NEW YORK – The city of Agra in northern India is known for being the home of the Taj Mahal, but the area’s rich tradition of carpet weaving makes Agra equally famous.
Agra was one of three major carpet centers in India. Today’s collectors seek out 19th century and early 20th century examples as a high point of the genre. Emerging in the 16th century, Agra was focal point for Indian culture, known not just for carpet weaving but also miniatures, textile design, inlaid stonework and architecture.
One of the finest styles of Mughal carpets, Agra rugs trace their origins to the Mughal emperors’ reign, which began in the 15th century. Having an affinity for Persian arts and culture, the emperors especially admired Persian carpets that proliferated in the “Golden Age of Persian Weaving.”
When Mughal Emperor Babur (1483-1530) vanquished India and took Delhi in 1526, he first imported fine rugs from Iran for use in his court. Soon after, however, Agra emerged as a carpet making center. Babur brought in master craftsmen from Persia to demonstrate the art of pile weaving to Indian artisans, who were more accustomed to lightweight textile weaving. The new style of Agra carpets served as a tribute to the finest Persian rugs while having their own style. Agra carpets became known for their durability and high quality.
Agra rugs can be challenging for the casual buyer to categorize and are sometimes confused with other styles. Amritsar rugs are one example of a rug type commonly confused with Agra. Agra rugs are best identified by their “allover” decoration or they can feature large expanses of open fields intersected by smaller design panels and medallions.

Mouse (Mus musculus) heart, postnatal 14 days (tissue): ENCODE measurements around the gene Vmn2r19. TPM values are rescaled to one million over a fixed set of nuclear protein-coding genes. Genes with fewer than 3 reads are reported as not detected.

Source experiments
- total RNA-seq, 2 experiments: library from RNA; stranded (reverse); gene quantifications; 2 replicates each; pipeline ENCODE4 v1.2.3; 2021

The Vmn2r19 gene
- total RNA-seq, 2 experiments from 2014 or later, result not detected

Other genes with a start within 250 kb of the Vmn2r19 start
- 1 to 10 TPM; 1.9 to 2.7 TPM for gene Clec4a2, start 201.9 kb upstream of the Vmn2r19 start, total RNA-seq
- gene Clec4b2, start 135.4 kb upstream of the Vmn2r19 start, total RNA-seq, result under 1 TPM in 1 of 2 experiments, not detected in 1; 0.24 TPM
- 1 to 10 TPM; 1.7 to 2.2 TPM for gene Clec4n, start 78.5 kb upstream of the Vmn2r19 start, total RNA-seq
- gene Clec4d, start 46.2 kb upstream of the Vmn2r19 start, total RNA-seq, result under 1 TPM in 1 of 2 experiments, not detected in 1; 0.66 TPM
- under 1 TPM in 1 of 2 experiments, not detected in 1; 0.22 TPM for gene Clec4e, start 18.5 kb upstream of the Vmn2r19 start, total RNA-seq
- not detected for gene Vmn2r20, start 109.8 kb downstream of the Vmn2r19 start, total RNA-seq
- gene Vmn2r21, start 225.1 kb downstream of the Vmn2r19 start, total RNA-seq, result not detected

The heaviest of all Indian rugs in their day, Agra rugs boasted a long pile and were usually constructed with an asymmetrical (or Persian) knot. They were also densely woven, having up to 2,000 knots per square inch. They clearly are inspired by their cultural heritage while their color palette and design styles distinguish them from their Persian ancestors.
Typically boasting a delicate palette using dyes made from vegetables, Agra rugs feature decoration motifs that are historically influenced or original. Common motifs include rows of flowers in vases, vines, local wildlife and animals native to India, hunting scenes and elegant borders of leafy vines and palmettes or rosettes. Instead of abstracted designs, natural depictions are common and among the most seen botanicals are the lotus flower, roses, vines and the cypress tree.
“Antique Agra rugs present elegant allover designs alongside medallion or centralized patterns … they have the rich pungent palette of classical Indian and Persian carpets as well as soft, cool earthy tones,” according to Nazmiyal Collection in New York City.
The antique rug gallery website notes that the color fields are often in earthy tones of greens, blues or muted yellows, saffron and beiges, but can come in a rusty red and other pale greens. Agra rugs are most commonly found woven with wool, though sometimes the rugs are made with cotton. Local crafters’ mastery of vegetable dyes allowed them to create desirable and unique colors, including lavender and gold.
While the market for Persian rugs has waned a bit in recent years, the best examples in any genre of antiques will continue to do well. Nineteenth century Agra rugs in particular remain a solid investment as well as a beautiful addition to one’s home. Later Agra rugs tend to be produced to meet high demand, so earlier examples are usually better quality.
Made of organic materials, however, these rugs can be expected to show their age and experience wear and tear over the centuries. Older carpets dating to the Mughal era are hard to find, with many having been cut or deteriorated and restored over the years. Full-size versions in good condition are growing scarce and quite valuable.
Originally made for use in Mughal courts in India, antique Agra rugs are elegant and found in a wide variety of sizes although quite common are 9 feet by 12 feet examples. Arguably, they are perhaps the most sought after of Indian rugs and make a strong design statement in the home.